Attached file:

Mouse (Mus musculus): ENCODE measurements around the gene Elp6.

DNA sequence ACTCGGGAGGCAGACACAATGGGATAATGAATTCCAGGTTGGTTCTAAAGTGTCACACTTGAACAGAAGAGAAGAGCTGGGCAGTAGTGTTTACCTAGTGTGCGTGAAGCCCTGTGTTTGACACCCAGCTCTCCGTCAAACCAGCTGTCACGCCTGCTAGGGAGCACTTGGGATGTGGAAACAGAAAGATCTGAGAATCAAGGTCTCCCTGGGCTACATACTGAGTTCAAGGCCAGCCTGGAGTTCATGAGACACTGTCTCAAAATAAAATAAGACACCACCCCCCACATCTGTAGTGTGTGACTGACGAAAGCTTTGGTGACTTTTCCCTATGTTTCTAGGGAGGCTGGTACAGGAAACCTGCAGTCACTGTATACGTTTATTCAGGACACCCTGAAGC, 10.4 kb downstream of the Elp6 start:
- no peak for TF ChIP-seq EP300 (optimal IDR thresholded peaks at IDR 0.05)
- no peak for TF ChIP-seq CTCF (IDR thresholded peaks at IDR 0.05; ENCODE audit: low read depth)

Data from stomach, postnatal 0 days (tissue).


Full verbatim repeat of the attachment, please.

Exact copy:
Mouse (Mus musculus): ENCODE measurements around the gene Elp6.

DNA sequence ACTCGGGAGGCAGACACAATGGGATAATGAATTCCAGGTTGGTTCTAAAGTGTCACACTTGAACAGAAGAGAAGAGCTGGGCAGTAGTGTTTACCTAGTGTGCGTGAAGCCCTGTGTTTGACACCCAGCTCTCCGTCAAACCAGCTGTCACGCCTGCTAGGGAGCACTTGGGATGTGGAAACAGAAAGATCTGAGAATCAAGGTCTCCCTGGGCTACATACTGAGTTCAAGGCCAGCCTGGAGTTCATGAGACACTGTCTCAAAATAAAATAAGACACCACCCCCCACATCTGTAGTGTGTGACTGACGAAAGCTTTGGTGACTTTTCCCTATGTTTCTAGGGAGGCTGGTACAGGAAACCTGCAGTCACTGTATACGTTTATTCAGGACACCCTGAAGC, 10.4 kb downstream of the Elp6 start:
- no peak for TF ChIP-seq EP300 (optimal IDR thresholded peaks at IDR 0.05)
- no peak for TF ChIP-seq CTCF (IDR thresholded peaks at IDR 0.05; ENCODE audit: low read depth)

Data from stomach, postnatal 0 days (tissue).